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Breast is Be$t

Breast-feeding wasn’t just revived by La Leche League but by those who figured out how to profit off it.

Breastfeeding partisans’ greatest heroines are the pearl-wearing revolutionaries who founded La Leche League. These modest women told an embarrassed culture to grow up and stick a boob in it, because that’s what babies normally need. The success of their cause came not through legislation and protests, but education and example-setting, and there’s probably a lesson in that for all of us.

But it wasn’t just La Leche League that brought back breastfeeding. For how had breastfeeding been banished in the first place? By formula marketing, which told mothers that breastfeeding was difficult and unsanitary, from which it was a short route to demeaning. Successful families of the early 20th century bought pretty clothes, fine furniture, and clean canned foods in stores rather than sticking with scraggy homespun alternatives. Since babies eat, their food should be clean and canned as well. There was never any money to be made in breastfeeding, but ever more scientifically formulated formulas (and bottles and nipples and brushes and so forth) offered profits from a previously nonexistent market, and profits have a way of promoting themselves.

Whereas there is no more inexorable force in nature than a big corporation’s ad campaigns, it’s hard to imagine the La Leche ladies overcoming by the pure power of rightness. Indeed they didn’t. Ask anyone who’s undertaken to breastfeed in the last few decades and she’ll tell you how much she had to buy to make it happen. Pads and ointments, shells and shields. Nursing bras, and she probably tried five different styles before finding one she liked, and then bought three of that one. A non-Euclidean pillow and mathematically paradoxical casings to protect it from baby glurk. Maybe a whole new chair and stool for nursing. Nursing clothes and covers for Mom, hats and necklaces to keep Baby concealed and busy. And, of course, a pump, because breastfeeding must go on whether or not the breasts and the feeder are mutually available. Now we’ll also need milk storage bags, a cooler for transporting pumped milk, and golly! bottles and nipples and brushes and so forth. Even without figuring in extras like nursing clothes and less essential accessories, a pregnant lady who’s planning on expressing milk regularly and needs a suitable pump can add merchandise in the amount of $500+ to her baby registry in just a few clicks. Once she’s dropped all that cash, she’s pretty motivated to use what she got for it.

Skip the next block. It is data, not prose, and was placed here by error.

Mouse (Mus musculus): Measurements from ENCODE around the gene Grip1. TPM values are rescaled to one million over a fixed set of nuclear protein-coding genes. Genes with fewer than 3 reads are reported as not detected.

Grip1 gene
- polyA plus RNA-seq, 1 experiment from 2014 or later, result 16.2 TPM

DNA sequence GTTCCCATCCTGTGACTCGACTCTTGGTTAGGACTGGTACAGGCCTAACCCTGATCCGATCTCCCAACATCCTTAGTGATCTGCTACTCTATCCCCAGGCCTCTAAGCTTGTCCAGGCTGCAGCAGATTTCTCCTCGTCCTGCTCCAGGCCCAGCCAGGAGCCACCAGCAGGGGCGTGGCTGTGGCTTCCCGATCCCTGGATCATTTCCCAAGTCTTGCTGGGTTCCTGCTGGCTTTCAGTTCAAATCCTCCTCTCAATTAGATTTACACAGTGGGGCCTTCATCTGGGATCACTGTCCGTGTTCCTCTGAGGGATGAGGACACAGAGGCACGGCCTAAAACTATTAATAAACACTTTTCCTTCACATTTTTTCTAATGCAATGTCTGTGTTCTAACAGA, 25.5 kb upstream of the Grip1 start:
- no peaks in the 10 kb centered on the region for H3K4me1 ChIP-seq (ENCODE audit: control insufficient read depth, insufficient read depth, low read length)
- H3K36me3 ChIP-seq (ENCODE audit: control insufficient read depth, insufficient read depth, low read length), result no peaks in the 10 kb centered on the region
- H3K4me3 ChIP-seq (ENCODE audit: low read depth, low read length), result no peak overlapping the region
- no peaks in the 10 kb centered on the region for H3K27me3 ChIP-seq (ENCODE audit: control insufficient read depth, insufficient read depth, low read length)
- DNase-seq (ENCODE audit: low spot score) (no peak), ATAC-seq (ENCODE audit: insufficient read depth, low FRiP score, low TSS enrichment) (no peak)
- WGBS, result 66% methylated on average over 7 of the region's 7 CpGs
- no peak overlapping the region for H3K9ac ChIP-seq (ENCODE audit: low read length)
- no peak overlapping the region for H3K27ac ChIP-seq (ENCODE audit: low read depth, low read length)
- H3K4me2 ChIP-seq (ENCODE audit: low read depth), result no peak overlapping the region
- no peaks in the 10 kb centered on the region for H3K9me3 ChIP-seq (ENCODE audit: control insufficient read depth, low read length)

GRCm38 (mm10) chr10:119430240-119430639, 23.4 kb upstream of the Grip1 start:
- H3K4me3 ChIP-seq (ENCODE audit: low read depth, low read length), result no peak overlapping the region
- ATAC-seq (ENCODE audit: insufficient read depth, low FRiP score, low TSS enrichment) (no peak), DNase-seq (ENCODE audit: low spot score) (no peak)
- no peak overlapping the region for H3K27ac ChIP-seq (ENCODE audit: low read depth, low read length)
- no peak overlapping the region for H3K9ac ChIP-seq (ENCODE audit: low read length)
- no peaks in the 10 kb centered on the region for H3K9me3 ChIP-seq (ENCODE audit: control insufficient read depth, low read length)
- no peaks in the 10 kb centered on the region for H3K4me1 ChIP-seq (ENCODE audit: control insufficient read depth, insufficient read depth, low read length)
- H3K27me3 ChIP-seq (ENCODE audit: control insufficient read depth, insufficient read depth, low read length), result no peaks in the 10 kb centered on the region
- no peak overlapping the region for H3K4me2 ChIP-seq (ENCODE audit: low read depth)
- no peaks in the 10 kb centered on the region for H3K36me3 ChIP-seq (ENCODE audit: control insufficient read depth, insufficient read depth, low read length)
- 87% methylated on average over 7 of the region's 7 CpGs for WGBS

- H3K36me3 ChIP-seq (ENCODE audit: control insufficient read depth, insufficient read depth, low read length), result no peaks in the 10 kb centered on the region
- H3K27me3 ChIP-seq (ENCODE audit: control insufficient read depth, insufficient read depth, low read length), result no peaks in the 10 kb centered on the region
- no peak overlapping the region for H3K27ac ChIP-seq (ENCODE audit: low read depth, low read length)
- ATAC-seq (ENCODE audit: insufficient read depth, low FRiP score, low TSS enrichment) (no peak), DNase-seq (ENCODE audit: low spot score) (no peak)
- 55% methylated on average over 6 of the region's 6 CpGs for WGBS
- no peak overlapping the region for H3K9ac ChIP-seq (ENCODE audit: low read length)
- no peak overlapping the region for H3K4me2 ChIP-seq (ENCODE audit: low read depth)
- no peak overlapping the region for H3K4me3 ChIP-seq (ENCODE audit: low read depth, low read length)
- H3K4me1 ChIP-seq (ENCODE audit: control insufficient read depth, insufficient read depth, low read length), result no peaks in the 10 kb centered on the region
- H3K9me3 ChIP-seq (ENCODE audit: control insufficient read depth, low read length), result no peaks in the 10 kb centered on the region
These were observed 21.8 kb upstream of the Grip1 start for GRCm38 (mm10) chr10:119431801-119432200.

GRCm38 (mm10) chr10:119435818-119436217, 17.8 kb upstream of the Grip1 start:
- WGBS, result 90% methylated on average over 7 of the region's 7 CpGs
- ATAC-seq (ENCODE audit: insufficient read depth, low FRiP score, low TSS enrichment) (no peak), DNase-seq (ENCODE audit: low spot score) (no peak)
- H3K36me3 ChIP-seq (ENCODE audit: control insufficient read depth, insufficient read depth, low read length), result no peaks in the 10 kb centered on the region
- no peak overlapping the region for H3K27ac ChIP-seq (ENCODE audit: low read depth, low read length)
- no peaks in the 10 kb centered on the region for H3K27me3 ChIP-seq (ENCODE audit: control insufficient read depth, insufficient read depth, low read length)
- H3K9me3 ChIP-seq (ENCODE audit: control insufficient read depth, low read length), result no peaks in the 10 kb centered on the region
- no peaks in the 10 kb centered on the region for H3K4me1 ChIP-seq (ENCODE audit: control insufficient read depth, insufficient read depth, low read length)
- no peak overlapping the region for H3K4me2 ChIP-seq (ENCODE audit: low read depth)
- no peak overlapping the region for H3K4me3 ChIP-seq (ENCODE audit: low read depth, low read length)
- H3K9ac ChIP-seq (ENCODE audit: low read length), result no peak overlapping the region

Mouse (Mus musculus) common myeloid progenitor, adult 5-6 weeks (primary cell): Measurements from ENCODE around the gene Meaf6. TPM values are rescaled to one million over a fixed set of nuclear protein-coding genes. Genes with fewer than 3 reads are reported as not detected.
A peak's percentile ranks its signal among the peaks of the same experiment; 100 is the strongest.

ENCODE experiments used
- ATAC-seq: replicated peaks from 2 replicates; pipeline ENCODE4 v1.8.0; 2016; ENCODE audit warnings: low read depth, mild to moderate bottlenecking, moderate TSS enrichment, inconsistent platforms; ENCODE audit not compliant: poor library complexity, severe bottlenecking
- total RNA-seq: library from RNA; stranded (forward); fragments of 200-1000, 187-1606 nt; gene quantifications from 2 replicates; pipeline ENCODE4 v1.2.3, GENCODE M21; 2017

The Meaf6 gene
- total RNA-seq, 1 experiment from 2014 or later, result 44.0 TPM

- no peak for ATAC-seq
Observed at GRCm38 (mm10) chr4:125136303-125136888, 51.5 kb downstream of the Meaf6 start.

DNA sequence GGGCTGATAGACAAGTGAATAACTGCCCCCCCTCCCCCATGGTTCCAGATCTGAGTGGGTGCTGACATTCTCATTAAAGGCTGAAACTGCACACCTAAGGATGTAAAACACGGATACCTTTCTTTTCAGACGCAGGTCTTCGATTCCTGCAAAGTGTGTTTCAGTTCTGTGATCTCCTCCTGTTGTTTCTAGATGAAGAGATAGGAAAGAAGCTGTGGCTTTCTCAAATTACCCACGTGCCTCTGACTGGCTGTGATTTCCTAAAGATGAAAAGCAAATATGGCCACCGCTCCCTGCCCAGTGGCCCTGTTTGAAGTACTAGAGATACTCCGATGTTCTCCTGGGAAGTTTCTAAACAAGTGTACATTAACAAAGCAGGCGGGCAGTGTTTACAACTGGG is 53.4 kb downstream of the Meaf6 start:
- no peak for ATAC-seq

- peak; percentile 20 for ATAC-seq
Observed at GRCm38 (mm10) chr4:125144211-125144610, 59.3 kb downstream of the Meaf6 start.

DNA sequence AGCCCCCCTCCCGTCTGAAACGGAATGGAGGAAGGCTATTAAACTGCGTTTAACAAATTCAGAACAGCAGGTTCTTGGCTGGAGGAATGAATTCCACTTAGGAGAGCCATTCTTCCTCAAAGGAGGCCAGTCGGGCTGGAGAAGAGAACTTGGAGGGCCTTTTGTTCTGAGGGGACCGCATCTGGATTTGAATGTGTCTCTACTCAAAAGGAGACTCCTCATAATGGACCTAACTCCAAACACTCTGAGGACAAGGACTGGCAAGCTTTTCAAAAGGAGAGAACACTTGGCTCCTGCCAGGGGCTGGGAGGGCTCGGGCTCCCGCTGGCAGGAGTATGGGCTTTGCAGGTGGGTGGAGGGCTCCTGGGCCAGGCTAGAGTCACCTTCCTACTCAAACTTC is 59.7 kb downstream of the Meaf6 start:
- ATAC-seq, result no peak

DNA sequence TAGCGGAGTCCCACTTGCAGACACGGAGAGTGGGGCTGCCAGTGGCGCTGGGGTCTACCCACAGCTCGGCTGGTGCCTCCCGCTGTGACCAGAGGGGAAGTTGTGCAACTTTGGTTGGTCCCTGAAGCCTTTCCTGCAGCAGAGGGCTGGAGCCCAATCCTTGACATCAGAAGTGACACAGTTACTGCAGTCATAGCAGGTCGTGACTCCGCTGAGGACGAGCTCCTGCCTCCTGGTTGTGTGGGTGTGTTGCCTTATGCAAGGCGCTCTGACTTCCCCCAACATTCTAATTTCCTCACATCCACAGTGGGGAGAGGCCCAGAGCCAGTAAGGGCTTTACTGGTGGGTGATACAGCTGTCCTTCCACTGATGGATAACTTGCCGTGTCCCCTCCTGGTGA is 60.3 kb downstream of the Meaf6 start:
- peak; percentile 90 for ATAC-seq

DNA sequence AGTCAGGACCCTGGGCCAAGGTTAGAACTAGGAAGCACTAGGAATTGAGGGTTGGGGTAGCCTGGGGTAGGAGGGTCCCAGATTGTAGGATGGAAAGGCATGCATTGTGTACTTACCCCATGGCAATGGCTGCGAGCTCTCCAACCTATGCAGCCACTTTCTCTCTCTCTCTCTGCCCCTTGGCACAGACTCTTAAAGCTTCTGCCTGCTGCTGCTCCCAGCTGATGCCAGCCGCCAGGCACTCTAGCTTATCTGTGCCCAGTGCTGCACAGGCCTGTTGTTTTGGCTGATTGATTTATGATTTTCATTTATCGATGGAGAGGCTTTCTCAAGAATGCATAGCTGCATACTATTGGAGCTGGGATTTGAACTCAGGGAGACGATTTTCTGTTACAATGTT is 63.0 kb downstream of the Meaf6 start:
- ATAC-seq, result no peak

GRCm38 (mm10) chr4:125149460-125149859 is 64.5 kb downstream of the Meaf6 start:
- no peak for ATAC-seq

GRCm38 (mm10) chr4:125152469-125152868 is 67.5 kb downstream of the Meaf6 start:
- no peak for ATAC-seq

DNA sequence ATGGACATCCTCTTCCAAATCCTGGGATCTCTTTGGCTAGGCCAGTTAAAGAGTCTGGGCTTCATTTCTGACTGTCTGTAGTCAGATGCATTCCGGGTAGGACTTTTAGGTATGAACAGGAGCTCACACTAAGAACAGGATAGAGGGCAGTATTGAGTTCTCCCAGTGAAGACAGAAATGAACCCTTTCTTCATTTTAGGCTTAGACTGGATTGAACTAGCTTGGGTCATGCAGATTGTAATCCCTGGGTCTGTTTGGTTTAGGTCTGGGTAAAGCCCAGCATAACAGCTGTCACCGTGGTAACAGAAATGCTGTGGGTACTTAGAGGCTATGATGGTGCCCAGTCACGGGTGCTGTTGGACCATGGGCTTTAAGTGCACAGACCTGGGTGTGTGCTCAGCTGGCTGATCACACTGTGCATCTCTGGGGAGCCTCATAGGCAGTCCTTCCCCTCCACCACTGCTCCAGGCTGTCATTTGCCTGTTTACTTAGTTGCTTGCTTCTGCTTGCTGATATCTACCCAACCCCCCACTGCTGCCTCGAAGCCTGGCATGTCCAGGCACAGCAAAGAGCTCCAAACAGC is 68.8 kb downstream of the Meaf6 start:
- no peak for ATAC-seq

Breastfeeding equipment still can’t compete with the cost of formula, which is usually estimated at a minimum of $1500 for one year. Many nursing accoutrements can also be reused for subsequent children, while formula is a non-renewable resource from a parent’s perspective. Finally, no single company stands to benefit from one child who nurses as much as a formula company does from one child who doesn’t. And milk substitutes have their place–as Enfamil reminds its customers, it was a sick baby who led to the development of a “formula” which has helped and saved so many little ones for whom breast milk wasn’t an option.

But the market has succeeded in making breastfeeding, once an economic flatliner, a profitable business niche. Strictly speaking, there could be money in old school breastfeeding at the microbusiness level. But public disgust over wet nursing is a higher hurdle than the lingering cultural aversion to breastfeeding in general. The great god Health hurls thunderbolts at those who would let some possibly dirty! person nurse their baby, while his cousin Western Propriety still raises a sardonic eyebrow at women who would profit off their own physical capacities (a luxury reserved for the beautiful or athletic). eBay and Craigslist cautiously preclude human milk sales through prohibitions on bodily fluids and unpasteurized dairy products. Even for-profit and non-profit milk banks, which pasteurize human milk for preemies, accept only volunteer donations rather than paying their contributors. Commercializing breastfeeding largely remains a privilege of those who aren’t actually breastfeeding all day and night.

The breastfeeding profiteers are good at what they do. Mighty breast laboratories invent ever tech-ier pads, pumpier pumps, and more sneakily opening clothes for each new fashion season. While the La Leche Leaguer at childbirth class is very likely annoying, the Medela Pump-in-Style looks, well, stylish for the hip working mom. After all, it’s common knowledge that breastfeeding now equals educated, socially and ecologically responsible, and maternally meritorious. Let’s make sure that registry is sufficiently enlightened!

Iowa City WIC breastfeeding coordinator Chuck Dufano charitably suggests that breastfeeding lost its appeal due to dads wanting to be more involved in their babies’ lives. But human history reveals that millennia of fathers somehow found the strength to let mom handle every blessed feeding. It wasn’t until formula as such could be mass produced and marketed that it became the baby-feeding norm, and feeding babies became a duty with which the assistance of dads and non-mother others was expected. The market transformed breastfeeding into a money maker by shrewdly co-opting formula’s appealing “give Mom a break” line and enhancing it with its own dimension of moral superiority. La Leche League still gets historical credit for helping return breasts to a more holistic application. But let’s not forget that breastfeeding has also been revived and promoted to a great extent by its own retooling and the resulting profit margin. Sometimes ideas sell best as merchandise.

Rebekah Curtis writes in Illinois.

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